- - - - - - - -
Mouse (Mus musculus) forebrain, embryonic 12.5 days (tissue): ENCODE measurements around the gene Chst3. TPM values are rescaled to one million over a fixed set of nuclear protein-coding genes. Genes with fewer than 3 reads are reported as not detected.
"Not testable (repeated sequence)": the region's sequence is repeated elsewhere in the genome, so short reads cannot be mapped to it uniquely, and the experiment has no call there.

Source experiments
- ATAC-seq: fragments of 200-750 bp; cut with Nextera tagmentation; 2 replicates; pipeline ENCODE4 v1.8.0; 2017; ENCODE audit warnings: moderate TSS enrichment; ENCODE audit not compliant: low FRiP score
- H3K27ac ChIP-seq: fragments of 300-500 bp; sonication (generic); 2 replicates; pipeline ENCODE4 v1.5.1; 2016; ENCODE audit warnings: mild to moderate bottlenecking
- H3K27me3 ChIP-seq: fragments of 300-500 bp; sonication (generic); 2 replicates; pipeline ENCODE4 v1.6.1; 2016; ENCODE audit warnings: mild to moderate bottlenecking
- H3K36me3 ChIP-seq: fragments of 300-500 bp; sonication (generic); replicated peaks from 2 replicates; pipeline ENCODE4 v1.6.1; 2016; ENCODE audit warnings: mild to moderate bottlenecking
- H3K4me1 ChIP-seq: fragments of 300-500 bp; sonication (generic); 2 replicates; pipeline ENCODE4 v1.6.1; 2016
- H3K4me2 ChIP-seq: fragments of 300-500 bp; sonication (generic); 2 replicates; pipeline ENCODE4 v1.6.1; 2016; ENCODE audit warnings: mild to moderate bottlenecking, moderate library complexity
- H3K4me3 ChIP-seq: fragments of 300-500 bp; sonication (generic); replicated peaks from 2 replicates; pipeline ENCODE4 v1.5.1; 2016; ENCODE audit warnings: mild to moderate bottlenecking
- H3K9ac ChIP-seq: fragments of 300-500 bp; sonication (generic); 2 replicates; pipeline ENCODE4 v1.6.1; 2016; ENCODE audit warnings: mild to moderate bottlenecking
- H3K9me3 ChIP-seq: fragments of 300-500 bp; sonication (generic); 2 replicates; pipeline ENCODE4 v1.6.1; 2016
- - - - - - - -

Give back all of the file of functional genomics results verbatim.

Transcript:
Mouse (Mus musculus) forebrain, embryonic 12.5 days (tissue): ENCODE measurements around the gene Chst3. TPM values are rescaled to one million over a fixed set of nuclear protein-coding genes. Genes with fewer than 3 reads are reported as not detected.
"Not testable (repeated sequence)": the region's sequence is repeated elsewhere in the genome, so short reads cannot be mapped to it uniquely, and the experiment has no call there.

Source experiments
- ATAC-seq: fragments of 200-750 bp; cut with Nextera tagmentation; 2 replicates; pipeline ENCODE4 v1.8.0; 2017; ENCODE audit warnings: moderate TSS enrichment; ENCODE audit not compliant: low FRiP score
- H3K27ac ChIP-seq: fragments of 300-500 bp; sonication (generic); 2 replicates; pipeline ENCODE4 v1.5.1; 2016; ENCODE audit warnings: mild to moderate bottlenecking
- H3K27me3 ChIP-seq: fragments of 300-500 bp; sonication (generic); 2 replicates; pipeline ENCODE4 v1.6.1; 2016; ENCODE audit warnings: mild to moderate bottlenecking
- H3K36me3 ChIP-seq: fragments of 300-500 bp; sonication (generic); replicated peaks from 2 replicates; pipeline ENCODE4 v1.6.1; 2016; ENCODE audit warnings: mild to moderate bottlenecking
- H3K4me1 ChIP-seq: fragments of 300-500 bp; sonication (generic); 2 replicates; pipeline ENCODE4 v1.6.1; 2016
- H3K4me2 ChIP-seq: fragments of 300-500 bp; sonication (generic); 2 replicates; pipeline ENCODE4 v1.6.1; 2016; ENCODE audit warnings: mild to moderate bottlenecking, moderate library complexity
- H3K4me3 ChIP-seq: fragments of 300-500 bp; sonication (generic); replicated peaks from 2 replicates; pipeline ENCODE4 v1.5.1; 2016; ENCODE audit warnings: mild to moderate bottlenecking
- H3K9ac ChIP-seq: fragments of 300-500 bp; sonication (generic); 2 replicates; pipeline ENCODE4 v1.6.1; 2016; ENCODE audit warnings: mild to moderate bottlenecking
- H3K9me3 ChIP-seq: fragments of 300-500 bp; sonication (generic); 2 replicates; pipeline ENCODE4 v1.6.1; 2016